Every once in a while, gamers are regaled with the uplifting, rags-to-riches story of an indie developer who is successful enough to turn their passion for game development into a full-time career. David Gallant's story is decidedly different. As a customer-service representative for the Canada Revenue Agency, it was Gallant's job to help callers with routine tasks like changing their address, while dealing with the demands of his superiors and government red tape. Rather than being dejected by his day job, however, Gallant was inspired by it. He funneled his frustrations into I Get This Call Every Day, a short indie game he describes as a "personal tale of unwinnable realities." Shortly after the game's release, however, Gallant experienced the punch line of I Get This Call Every Day firsthand.

Thanks For Calling:

I Get This Call Every Day centers on a single telephone interaction with a caller attempting to change his address with the Canada Revenue Agency (presumably, anyway; while Gallant based the game on his day job, the CRA is never mentioned by name and the caller's information is fictional). What entails is a 5-10 minute conversation where players choose the customer-service rep's responses, as the caller is walked through the endless security questions required to change his address.

Get too snippy with the caller, and he'll demand to speak to your supervisor, which ends with you getting fired. Give him a break and bypass some of the security questions, and your boss will fire you for not following protocol. Walk the tightrope of bureaucracy and customer service, and you keep your job, but still fail to help the caller.

As a game, I Get This Call Every Day isn't terribly fun, but it does a good job of encapsulating the frustration Gallant faced at his former job. That frustration didn't stem from annoying callers, but rather some fundamental problems with the call-in procedure that don't have any easy solutions.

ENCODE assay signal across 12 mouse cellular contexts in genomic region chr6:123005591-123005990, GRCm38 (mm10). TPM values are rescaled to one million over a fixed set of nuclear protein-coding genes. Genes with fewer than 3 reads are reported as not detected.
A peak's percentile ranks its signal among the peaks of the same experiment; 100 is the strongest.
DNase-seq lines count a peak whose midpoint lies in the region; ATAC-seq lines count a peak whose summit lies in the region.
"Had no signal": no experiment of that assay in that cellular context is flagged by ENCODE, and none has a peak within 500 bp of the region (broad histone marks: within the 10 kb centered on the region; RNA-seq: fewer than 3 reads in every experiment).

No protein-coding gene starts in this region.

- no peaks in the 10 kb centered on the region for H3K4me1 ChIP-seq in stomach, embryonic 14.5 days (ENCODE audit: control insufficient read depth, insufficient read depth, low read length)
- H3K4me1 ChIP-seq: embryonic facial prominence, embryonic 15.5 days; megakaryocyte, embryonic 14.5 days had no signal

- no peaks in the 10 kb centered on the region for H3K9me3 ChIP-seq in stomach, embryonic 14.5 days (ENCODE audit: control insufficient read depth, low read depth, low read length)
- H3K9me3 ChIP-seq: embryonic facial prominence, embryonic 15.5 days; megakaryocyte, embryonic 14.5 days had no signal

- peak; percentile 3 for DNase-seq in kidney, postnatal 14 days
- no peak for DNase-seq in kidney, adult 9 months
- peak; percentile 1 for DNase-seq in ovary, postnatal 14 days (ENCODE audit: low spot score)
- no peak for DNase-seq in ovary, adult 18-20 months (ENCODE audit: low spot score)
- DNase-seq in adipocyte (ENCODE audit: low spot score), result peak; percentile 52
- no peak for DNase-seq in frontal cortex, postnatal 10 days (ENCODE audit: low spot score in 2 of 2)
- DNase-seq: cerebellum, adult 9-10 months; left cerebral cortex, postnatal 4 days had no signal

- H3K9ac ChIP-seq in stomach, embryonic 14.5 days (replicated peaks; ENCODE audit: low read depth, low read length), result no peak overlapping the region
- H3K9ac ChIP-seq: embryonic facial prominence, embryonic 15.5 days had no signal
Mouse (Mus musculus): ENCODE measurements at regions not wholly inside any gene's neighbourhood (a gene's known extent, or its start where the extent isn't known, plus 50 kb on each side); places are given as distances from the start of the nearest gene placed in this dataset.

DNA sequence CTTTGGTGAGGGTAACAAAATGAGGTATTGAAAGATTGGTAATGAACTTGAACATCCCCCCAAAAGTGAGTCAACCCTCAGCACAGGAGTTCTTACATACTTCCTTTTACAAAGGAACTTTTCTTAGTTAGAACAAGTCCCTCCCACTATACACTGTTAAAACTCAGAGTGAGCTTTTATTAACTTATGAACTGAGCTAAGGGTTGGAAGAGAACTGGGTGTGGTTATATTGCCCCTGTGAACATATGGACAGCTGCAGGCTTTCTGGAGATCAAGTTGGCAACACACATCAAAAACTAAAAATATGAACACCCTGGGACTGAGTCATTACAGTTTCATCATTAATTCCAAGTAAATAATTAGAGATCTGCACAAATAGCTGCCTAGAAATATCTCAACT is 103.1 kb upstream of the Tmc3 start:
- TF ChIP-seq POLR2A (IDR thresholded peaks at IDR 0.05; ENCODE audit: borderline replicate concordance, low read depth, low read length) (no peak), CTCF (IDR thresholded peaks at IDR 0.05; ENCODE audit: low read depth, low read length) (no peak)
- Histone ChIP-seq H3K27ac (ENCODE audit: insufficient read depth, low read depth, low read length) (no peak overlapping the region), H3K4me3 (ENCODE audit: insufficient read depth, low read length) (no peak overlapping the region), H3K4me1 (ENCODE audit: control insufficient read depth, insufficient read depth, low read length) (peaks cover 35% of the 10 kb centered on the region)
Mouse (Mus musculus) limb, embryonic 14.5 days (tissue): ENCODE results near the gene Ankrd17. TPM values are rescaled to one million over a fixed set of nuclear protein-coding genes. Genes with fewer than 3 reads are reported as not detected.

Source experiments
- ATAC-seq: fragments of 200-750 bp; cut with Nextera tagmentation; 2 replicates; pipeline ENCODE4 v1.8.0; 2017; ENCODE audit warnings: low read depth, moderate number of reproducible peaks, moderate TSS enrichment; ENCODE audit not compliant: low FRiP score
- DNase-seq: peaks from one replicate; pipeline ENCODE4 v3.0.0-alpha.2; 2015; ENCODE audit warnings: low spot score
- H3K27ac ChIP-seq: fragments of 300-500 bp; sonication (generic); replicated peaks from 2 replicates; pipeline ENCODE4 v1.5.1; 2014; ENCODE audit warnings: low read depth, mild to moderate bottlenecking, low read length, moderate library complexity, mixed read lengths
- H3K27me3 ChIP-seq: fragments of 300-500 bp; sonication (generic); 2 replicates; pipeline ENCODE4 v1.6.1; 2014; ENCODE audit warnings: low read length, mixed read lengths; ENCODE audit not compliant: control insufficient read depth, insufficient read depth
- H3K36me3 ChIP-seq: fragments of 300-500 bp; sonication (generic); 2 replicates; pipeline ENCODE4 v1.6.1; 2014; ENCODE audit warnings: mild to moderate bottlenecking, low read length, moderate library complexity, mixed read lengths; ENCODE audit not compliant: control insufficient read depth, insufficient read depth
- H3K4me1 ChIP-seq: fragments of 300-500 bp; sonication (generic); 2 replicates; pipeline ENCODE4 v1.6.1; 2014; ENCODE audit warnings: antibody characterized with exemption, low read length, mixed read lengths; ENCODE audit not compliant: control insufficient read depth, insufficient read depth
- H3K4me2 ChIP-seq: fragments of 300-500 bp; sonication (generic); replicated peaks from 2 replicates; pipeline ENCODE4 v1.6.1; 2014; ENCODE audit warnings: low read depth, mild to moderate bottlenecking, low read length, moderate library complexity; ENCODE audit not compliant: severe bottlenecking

Sure, the caller doesn't have any of the information he needs to change his address and asks "why?" more than a two-year-old. But some of that information, such as the caller's net income from the previous year's tax returns within two dollars, seems excessive. At the same time it's hard to blame the CRA, as the security measures are there to protect its citizens from identify theft. Rather than simply stating these problems, I Get This Call Every Day demonstrates them over a course of a few minutes in a way that feels authentic.

Game Over:

The CRA didn't see the same value in Gallant's modest indie game. After catching wind of the project, the communications director for National Revenue Minister Gail Shea released a statement to the Toronto Star calling Gallant's actions "offensive and completely unacceptable," and asked Commissioner of Revenue Andrew Treusch to "investigate and take any and all necessary corrective action." A few days later, Gallant was fired.

Community Support:

When news of Gallant's termination surfaced, indie-game fans rallied to his support. Sales of IGTCED have increased exponentially over the past few weeks, and the game has currently received more than 9,600 Yes votes on Steam Greenlight. That said, Gallant is still a long ways away from the fairy tale ending so many indie developers dream of. The increased sales have given him and his wife some breathing room for paying the bills, but Gallant will soon start looking for another part-time job to make ends meet, as he continues to pursue his love of game development in his free time.

After playing I Get This Call Every Day, we spoke with Gallant to get his thoughts on the game, his termination, and the struggle of being an indie developer.